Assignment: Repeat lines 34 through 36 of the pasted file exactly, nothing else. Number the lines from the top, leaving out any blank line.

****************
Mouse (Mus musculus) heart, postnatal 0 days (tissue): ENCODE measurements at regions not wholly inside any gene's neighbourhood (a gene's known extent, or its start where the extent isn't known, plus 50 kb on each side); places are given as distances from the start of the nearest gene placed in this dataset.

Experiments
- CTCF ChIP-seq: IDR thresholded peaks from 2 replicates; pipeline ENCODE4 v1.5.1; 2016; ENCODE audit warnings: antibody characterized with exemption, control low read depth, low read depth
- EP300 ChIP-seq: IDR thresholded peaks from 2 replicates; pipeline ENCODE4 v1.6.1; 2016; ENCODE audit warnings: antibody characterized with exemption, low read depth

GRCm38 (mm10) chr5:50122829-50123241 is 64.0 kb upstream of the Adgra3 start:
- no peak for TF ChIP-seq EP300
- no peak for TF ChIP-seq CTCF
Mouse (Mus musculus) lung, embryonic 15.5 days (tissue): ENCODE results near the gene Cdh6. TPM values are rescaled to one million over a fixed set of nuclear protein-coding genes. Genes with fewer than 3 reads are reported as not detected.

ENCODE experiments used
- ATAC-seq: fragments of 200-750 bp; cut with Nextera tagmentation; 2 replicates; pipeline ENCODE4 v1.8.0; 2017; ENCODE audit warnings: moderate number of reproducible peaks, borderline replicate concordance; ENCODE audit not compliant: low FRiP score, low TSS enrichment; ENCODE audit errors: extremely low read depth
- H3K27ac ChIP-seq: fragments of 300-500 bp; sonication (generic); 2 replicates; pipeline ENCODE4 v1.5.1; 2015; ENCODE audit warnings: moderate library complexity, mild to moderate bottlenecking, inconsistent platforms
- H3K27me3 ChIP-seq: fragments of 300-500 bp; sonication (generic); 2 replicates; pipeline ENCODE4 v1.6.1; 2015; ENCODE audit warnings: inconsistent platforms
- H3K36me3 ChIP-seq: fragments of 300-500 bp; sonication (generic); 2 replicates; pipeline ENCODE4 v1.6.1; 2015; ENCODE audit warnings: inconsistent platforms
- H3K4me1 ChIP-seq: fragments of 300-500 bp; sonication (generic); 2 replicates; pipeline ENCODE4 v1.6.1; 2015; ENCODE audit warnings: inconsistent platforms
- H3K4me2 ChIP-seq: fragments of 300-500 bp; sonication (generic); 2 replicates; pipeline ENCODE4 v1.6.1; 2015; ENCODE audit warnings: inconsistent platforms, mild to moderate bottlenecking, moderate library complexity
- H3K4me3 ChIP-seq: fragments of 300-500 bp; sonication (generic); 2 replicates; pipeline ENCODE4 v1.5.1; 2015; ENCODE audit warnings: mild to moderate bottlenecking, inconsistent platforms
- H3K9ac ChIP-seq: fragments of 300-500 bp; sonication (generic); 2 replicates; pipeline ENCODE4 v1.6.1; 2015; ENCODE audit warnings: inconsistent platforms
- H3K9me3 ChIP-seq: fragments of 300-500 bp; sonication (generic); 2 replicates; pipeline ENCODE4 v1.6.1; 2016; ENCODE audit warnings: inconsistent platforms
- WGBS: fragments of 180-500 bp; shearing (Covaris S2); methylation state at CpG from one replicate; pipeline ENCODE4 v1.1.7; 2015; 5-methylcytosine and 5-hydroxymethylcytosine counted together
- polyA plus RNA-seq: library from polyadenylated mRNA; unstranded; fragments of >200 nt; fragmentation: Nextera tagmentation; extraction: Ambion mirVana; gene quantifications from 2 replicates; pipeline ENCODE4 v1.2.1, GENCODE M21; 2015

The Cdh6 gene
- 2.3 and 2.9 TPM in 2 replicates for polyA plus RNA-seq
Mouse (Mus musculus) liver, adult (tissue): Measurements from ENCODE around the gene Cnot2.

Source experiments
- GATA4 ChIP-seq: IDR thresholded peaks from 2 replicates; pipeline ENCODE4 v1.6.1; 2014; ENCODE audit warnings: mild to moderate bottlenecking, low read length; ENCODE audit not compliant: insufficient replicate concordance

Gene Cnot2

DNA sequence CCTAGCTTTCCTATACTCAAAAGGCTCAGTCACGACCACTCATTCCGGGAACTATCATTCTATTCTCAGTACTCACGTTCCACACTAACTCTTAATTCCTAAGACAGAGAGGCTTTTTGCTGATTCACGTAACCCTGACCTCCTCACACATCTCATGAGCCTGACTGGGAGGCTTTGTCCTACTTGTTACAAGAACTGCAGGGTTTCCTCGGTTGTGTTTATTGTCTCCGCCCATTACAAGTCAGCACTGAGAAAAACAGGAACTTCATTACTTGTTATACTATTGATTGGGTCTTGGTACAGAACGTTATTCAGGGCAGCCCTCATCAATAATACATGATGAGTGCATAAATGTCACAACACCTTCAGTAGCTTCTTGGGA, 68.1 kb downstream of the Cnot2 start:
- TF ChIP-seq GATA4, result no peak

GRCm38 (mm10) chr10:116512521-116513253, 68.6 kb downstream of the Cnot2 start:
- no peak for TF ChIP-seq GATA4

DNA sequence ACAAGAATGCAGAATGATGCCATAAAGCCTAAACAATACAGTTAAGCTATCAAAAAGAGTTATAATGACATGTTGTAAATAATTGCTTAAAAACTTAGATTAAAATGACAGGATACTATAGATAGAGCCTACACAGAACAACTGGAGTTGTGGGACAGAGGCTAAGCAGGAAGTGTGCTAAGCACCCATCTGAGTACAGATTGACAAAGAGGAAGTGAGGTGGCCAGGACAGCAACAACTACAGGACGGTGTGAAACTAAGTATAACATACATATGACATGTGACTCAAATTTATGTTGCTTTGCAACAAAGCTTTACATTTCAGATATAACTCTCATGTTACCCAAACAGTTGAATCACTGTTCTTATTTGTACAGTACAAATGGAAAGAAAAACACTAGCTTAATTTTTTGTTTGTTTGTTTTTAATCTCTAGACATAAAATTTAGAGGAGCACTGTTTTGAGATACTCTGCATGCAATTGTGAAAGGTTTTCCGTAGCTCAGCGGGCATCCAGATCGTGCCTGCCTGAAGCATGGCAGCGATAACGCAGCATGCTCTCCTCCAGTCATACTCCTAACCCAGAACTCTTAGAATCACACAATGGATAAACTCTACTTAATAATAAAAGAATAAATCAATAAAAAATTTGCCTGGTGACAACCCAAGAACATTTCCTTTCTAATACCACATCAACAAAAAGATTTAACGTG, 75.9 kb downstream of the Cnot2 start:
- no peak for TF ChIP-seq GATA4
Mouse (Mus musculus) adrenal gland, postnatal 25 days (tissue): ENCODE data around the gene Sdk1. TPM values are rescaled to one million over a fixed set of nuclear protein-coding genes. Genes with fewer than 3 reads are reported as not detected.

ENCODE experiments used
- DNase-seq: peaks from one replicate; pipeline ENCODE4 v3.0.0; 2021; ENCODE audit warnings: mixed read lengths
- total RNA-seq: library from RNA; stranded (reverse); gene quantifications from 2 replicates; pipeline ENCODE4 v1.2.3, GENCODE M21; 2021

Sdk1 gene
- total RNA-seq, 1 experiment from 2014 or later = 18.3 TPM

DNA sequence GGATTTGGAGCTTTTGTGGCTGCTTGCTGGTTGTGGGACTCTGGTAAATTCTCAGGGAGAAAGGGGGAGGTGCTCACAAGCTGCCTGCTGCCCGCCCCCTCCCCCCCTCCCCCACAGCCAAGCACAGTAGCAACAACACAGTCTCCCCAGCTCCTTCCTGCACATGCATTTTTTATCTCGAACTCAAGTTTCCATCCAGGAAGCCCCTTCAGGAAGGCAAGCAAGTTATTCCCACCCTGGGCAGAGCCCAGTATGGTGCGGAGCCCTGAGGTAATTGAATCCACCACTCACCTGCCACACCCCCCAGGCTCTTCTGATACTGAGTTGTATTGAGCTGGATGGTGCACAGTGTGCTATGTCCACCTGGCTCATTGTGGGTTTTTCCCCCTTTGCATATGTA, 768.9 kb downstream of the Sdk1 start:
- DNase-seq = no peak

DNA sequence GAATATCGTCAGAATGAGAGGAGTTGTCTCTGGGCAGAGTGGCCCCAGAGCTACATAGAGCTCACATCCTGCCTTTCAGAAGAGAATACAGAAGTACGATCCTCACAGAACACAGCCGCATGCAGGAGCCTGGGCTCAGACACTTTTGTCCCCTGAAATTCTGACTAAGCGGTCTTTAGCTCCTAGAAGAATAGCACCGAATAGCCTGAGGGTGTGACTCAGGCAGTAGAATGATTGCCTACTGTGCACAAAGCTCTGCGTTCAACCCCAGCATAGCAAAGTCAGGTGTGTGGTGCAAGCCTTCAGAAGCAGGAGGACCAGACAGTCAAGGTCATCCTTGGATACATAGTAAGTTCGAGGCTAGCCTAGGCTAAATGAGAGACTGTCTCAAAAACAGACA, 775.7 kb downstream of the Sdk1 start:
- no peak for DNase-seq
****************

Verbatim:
ENCODE experiments used
- DNase-seq: peaks from one replicate; pipeline ENCODE4 v3.0.0; 2021; ENCODE audit warnings: mixed read lengths
- total RNA-seq: library from RNA; stranded (reverse); gene quantifications from 2 replicates; pipeline ENCODE4 v1.2.3, GENCODE M21; 2021